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Nos. 3, 4.
Some Neglected Points in the Fourth Eclogue. H. J. ROSE .
The Indo-European Languages of Eastern Turkestan. T. A. SINCLAIR .
The Homeric Hymns. T. L. AGAR.
A Peisistratean Edition of the Hesiodic Poems. †HUGH G. EVELYN White.
NORMAN H. BAYNES
An Inscribed Raetic' Fibula. J. WHATMOUGH
The Trial of Epaminondas. M. CARY
A Traditional Form in Religious Language. A. D. Nock
Virgil's Marble Temple: Georgics III. 10-39. D. L. DREW
Summaries of Periodicals :
Literature and General
INDICES TO VOL. XVIII. .
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The Society for the Promotion of Roman Studies
19 BLOOMSBURY SQUARE, LONDON, W.C. 1
President: PROFESSOR J. S. REID, D.LITT.
THE Society embraces the history, art, and archaeology of Rome, Italy, and the Roman Empire, down to about A.D. 700.
In connexion with the Hellenic Society, the Roman Society maintains a joint library of Greek and Roman art, archaeology and history, and a collection of lantern slides and photographs. Members may borrow books and slides, and these can be sent through the post. Communications respecting books and slides should be made to the Librarian.
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The papers in Vols. I.-V. include articles by English, American, French, and other foreign scholars, and amongst others:
THE CLASSICAL QUARTERLY
EURIPIDES AND MENANDER.
GREEK New Comedy, as we know it from references and fragmentary MSS., is the meeting-place of three confluent streams-comedy of manners, Aristophanic comedy, and tragedy. From Sicilian comedy, through Epicharmus at Syracuse and Crates and Pherecrates at Athens, it inherited Certain stock stage figures, and a tradition of 'invented' plots and sententious speech. Old Comedy it resembled in its fun and informality and many stage conventions; and, indeed, the resemblance was so marked, in at least one of the later plays of Aristophanes, that the writer of his life, mistaking effect for cause, claimed the lost Cocalus as the original model of New Comedy. Perhaps most important of all was the influence of tragedy; and this influence may be estimated by a direct comparison between Euripides and Menander, both in the spirit and form of their plays and in the social and philosophic theories underlying them.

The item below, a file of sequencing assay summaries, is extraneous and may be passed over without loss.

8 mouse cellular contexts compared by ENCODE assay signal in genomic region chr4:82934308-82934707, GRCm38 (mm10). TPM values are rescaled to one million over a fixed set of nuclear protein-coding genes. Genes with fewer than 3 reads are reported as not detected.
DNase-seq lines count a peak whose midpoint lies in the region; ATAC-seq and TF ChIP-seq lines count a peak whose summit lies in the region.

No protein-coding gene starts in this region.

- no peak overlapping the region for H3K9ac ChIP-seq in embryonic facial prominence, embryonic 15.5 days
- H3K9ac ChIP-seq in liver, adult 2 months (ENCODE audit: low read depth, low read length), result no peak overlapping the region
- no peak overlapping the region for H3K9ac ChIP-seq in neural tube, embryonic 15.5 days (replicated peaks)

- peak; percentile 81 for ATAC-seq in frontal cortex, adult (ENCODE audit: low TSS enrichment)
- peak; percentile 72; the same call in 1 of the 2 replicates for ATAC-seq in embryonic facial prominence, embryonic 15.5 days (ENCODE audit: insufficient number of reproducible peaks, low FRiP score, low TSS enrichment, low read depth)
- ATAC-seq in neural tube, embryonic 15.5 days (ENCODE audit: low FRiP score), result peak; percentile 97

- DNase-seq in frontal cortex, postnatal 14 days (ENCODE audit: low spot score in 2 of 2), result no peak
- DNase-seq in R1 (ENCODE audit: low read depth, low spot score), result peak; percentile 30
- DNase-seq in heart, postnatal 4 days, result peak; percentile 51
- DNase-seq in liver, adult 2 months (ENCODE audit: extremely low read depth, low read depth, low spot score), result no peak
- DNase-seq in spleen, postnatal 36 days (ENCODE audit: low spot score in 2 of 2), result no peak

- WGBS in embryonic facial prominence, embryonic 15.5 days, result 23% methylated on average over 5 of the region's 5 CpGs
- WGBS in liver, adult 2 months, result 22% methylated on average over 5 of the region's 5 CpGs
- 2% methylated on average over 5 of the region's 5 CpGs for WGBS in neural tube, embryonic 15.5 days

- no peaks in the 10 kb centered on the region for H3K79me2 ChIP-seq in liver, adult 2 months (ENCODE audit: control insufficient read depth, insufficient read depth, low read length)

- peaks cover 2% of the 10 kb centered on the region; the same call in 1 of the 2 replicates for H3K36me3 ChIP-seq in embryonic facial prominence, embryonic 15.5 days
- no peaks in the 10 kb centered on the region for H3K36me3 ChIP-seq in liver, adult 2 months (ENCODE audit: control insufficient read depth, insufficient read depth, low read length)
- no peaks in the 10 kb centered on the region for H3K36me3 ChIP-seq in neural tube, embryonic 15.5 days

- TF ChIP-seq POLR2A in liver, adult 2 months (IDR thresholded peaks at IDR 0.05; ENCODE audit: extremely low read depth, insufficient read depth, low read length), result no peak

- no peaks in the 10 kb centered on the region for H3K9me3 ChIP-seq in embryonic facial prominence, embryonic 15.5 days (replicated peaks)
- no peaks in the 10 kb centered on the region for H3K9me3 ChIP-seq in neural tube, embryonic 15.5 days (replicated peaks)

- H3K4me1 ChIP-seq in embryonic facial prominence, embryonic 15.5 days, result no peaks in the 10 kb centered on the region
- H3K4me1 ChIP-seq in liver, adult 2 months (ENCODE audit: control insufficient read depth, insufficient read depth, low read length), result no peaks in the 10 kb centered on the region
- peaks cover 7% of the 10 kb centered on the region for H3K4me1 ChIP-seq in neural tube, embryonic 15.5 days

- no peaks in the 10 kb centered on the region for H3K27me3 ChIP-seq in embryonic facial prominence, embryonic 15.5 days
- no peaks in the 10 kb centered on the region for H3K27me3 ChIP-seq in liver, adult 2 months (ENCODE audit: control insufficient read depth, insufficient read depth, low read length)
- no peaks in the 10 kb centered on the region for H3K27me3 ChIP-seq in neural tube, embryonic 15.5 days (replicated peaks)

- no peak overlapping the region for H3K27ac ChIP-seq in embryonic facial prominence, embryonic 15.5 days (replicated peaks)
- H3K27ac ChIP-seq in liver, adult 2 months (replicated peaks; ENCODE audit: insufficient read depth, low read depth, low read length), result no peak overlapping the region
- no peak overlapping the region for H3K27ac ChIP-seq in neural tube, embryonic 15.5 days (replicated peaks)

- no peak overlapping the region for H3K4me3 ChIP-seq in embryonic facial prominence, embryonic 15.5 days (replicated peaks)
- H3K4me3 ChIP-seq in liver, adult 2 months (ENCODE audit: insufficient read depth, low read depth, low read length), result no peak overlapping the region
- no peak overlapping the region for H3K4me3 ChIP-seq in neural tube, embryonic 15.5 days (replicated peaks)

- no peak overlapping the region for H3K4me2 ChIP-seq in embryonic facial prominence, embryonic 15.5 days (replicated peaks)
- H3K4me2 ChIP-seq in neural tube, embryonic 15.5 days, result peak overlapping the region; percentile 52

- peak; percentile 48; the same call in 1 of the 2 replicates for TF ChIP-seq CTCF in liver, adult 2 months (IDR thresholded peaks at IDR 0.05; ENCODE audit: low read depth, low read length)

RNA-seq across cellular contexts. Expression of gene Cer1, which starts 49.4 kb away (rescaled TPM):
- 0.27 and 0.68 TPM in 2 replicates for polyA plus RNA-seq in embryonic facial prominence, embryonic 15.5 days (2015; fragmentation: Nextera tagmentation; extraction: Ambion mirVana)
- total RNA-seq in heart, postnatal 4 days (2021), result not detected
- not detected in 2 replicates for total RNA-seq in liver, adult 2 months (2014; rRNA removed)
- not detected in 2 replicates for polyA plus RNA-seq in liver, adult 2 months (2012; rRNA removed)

The strongest bond between Euripides and the New Comedy poets is their interest in contemporary life and character and manners, and their recognition of the common humanity underlying all sorts and conditions of men. The abstract theory of universal brotherhood finds full expression in New Comedy in the claims that 'all men have one nature,' and the frequent reminders that 'you are but human'; and they are summed up in the words:1 ἔξωθέν εἰσιν οἱ δοκοῦντες εὐτυχεῖν
λαμπροί, τὰ δ ̓ ἔνδον πᾶσιν ἀνθρώποις ἴσοι
-a couplet borrowed straight from Euripides (Androm. 330). With Euripides, though the corollaries to a belief in the unity of mankind (the falseness of conventional standards on questions of slavery and poverty) are freely expressed, his personal conviction is most evident, not in maxims but in characters. His Theseus, the personification of the poet's ideal for Athens, is represented in the Supplices as washing the wounds of the dead Argive chiefs; and when average Greek opinion, in the form of Adrastus, shows disgust, the answer is quick :